Tuesday, September 25, 2012

Comma Crazy? Then read like Ben Stein!

Okay, so if that title didn't scare you away, welcome. This post is gonna give you a sure-fire way to understand exactly where you should be placing the dreaded COMMA--and where you shouldn't.

About a month ago, I was fortunate enough to snag an internship at a publishing house (score! though, that score! would be SCORE! if it were a paying position...but I digress), and since then, I've had the pleasure of reading several submissions from some very talented writer hopefuls. Overall, said submissions have been well-written, with interesting plots and some great characters. But in almost all of them, the one thing that's been consistently lacking is, you guessed it, comma placement.

Now in no way am I saying I'm a genius when it comes to commas (or writing, plotting, characterization, grammar...you get the idea). But I do think that the method I use helps (at least, it helps me). And I thought "Hey, this could maybe help other people, too." Hence, today's post.

Well that covers the "Comma Crazy?" part of this post's title, so let's move on to that whole "Ben Stein" thing, shall we? Now...this is where it gets interesting (or weird, depending on your level of sanity. Note: if you're not a tiny bit crazy, you may wanna stop reading.)

Ben Stein. We all know him, we all love him (if you have no clue who I'm talking about, you should really stop reading--and go watch Ferris Bueller's Day Off--RIGHT NOW.). We've seen him in everything from Ferris Beuller to Win Ben Stein's Money to kid shows like The Fairly Oddparents. The man has been everywhere, and we've enjoyed him immensely. 

And why, you might ask, is that? The answer is simple:

That Voice.

You might not recognize him walking down the street, but I guarantee you that if he spoke, you'd have no doubt. Mr. Stein has one of the most recognizable voices in the world, a raspy monotone that leaks into every part he plays. And it's that monotone that drives this post today.
(come on, who doesn't remember this?)

As writers, I'm sure we've all heard that reading your work out loud helps with things such as pacing, sentence structure and dialogue, right? But there's also a way for this tip to help with those horrifying little slashes known as commas. Sure, you might notice comma placement while reading aloud. But chances are you won't, since most of your focus will be on the aforementioned things. So I suggest giving it a read again.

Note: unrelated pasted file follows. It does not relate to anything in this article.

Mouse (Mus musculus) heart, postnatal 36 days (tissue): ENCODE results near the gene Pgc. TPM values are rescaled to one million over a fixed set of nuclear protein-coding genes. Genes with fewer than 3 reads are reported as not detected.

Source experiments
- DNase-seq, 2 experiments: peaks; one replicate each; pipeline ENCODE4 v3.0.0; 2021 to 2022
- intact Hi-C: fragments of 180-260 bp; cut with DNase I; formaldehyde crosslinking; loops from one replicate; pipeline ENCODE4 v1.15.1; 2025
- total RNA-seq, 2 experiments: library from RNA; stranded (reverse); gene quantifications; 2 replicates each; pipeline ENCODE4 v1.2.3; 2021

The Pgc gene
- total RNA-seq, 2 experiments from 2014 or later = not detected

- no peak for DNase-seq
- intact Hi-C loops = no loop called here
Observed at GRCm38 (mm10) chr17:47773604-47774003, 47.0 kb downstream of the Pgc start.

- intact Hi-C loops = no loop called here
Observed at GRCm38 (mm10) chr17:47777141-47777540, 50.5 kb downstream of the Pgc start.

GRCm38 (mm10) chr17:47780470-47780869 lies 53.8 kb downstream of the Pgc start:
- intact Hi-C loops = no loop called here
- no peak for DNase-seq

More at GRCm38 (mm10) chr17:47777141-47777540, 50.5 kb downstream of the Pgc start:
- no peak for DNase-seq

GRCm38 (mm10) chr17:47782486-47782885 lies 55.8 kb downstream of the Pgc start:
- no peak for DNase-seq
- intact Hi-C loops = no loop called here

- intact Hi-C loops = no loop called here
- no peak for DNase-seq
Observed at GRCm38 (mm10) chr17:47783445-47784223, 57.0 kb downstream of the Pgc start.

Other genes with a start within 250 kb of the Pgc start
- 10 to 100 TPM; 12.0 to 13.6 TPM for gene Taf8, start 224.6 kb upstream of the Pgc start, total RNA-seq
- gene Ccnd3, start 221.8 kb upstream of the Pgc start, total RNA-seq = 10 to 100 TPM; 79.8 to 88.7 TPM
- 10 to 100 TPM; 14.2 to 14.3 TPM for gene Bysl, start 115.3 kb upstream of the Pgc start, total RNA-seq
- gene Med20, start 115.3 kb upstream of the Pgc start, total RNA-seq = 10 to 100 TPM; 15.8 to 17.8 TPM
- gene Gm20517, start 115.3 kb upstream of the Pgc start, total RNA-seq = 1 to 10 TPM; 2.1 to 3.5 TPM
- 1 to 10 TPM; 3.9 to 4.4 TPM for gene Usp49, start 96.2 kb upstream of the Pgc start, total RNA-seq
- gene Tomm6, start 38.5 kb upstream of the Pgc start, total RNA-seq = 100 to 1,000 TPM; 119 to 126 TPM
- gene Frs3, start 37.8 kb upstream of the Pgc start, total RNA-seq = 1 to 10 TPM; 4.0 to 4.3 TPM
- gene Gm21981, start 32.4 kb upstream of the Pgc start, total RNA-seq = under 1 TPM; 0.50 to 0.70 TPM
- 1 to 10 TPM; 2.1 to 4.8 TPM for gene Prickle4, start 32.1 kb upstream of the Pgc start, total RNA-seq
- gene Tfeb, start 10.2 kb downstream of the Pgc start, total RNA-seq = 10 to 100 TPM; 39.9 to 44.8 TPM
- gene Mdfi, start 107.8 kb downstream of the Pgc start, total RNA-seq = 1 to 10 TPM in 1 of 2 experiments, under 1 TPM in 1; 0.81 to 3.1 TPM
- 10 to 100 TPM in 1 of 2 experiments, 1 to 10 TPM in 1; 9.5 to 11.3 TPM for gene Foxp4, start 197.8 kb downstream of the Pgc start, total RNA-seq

Only this time, Read Like Ben Stein.

Yes. You read that right. If there's a particular line in your WIP that you just can't get to sound right, it could very easily be because of your commas. A comma not only helps with the way a sentence is structured, but also with the way it sounds. Putting a comma in to give a pause can add emphasis or dramatic affect, which will certainly help boost the mood you're going for in a scene, no?

So give that dry, humorous, brilliant monotone a try. Using monotone will help you avoid putting your own pause in, thus forcing you to rely on those commas. It will make it painfully clear if you've stuck one in the wrong place, because without dramatic inflection in your voice, your scene will sound like a really badly-structured one if those commas are incorrect.

But a word of advice?

Don't do this in front of others. If you do, you may get this reaction:

Might I suggest following the man himself, Mr. Bueller's lead, and just use the shower. You know, like a normal crazy person. 


Jordan Dane said...

Ha! I'll never punctuate without hearing Ben Stein in my head. Not sure that's a good thing yet. Maybe when I'm in the shower with my soap mohawk I'll appreciate it.

Anita Grace Howard said...

Haha! So hilarious! And there's some good advice in there, amongst the silly. :) Great post Jamie, and very unique!

Anyone seen this before? Anyone? Anyone? ;P

PJ Hoover said...

Love it! I find the whole comma use thing so funny :) It's like geek humor, but about punctuation.

Jordan Dane said...

I'm feeling really frisky. Let's talk about semi-colons.